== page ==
When I went through my teacher education program, whole language was all the rage. If you aren’t familiar with the term, whole language basically means that children learn words as whole pieces of language. This is in contrast to phonics in which children are taught to decode words with the rules they learn about letters, sounds, and how they go together.
I was exposed to both teaching phonics and using whole language in college, but whole language was definitely the thing. When I started my Masters program a few years later, I took a wonderful literacy class taught by a active classroom teacher. We used Regie Routman’s Invitations – Changing as Teachers and Learners K-12. It is a whole language how-to book full of practical ways to use whole language in the classroom. However, we also learned about phonemic awareness and practical ways to use phonics in the classroom.
In my teaching career, I ended up almost exclusively in schools that used phonics. Whole language was a dirty word. I taught phonics a number of years because it was the CORRECT way to teach reading. Drilling phonics and all that it entailed was the method to use. Period.
Then I became a mother and then a homeschooler.
And my child hated phonics.
My Child Hates Phonics
Not only did she hate it, it didn’t make any sense to her. When I tried to do phonics with her, she was clearly confused. It was not making sense to her even though in real life she was reading words all over the place. But I felt I had a duty as her homeschooling mother to give her a thorough phonics education so she would grow up to be a good speller and good student!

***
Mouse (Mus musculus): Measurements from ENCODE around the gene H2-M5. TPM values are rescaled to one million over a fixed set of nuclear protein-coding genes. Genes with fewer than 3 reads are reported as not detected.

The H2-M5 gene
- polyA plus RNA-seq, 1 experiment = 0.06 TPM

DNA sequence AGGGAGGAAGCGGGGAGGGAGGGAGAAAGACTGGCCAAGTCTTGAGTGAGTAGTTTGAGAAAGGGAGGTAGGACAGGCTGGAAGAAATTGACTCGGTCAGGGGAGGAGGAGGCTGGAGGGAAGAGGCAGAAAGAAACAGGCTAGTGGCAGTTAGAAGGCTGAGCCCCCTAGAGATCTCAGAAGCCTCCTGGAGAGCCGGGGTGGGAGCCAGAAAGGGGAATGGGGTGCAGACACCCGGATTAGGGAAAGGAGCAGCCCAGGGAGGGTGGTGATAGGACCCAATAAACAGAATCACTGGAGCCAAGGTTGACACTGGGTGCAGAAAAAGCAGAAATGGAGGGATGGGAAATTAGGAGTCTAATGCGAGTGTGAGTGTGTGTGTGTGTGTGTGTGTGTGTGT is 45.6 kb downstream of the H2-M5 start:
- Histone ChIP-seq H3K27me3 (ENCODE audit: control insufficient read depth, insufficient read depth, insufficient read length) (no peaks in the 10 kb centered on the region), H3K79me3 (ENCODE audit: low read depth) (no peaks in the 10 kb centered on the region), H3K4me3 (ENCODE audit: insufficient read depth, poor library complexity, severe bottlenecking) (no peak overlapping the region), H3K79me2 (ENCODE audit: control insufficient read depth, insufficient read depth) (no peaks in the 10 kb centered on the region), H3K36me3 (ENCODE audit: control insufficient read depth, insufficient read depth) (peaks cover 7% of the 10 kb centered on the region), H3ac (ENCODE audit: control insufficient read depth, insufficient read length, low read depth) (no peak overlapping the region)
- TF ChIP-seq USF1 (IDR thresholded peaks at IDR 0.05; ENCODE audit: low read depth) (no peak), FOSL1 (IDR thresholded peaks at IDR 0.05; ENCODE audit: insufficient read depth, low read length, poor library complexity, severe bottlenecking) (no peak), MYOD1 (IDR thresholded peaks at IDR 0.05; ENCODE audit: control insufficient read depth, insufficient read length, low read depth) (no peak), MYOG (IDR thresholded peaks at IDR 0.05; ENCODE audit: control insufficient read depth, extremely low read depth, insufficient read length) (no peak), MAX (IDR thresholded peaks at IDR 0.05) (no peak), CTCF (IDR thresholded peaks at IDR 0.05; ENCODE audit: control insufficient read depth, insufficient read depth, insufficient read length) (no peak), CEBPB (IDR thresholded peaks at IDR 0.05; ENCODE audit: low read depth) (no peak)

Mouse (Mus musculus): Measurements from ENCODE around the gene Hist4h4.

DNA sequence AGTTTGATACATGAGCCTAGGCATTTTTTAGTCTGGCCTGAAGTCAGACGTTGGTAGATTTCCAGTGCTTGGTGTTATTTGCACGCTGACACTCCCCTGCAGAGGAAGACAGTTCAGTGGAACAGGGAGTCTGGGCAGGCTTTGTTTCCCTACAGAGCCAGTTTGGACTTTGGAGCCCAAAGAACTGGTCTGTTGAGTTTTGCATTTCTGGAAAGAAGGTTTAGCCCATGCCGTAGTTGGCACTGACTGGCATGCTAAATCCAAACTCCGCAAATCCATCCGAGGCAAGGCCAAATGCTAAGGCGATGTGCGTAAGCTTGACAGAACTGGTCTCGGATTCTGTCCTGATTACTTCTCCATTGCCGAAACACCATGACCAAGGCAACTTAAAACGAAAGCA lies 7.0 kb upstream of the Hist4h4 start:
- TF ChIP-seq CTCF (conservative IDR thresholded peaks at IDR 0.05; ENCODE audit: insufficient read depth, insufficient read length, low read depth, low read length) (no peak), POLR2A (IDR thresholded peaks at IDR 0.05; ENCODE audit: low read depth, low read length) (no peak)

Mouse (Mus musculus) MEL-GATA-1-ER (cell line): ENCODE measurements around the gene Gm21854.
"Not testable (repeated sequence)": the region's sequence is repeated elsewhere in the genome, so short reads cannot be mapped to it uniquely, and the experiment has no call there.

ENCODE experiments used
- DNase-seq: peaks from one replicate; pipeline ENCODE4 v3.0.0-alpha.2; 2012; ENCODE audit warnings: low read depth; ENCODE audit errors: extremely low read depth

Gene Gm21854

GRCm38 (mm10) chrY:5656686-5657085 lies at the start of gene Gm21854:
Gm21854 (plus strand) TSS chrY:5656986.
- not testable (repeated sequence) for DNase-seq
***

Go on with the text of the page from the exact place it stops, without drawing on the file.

We stopped doing phonics in a relatively short period of time. It was causing too much stress and anxiety. It was causing problems between us. Truth be told, we have barely touched it since. (She is now nine and a half.)
If you have a child who hates phonics, resists phonics instruction, and/or becomes agitated with phonics activities, there are very plausible reasons for it that go far beyond a child choosing not to comply with your wishes.
My personal belief based on my education, professional experience, and now homeschooling experience is that phonics instruction is not appropriate for every child in early elementary. In fact, I believe it is actually damaging for some children. (I’m not alone in this either as you will see in this BBC article Able readers damaged by phonics, academic says.)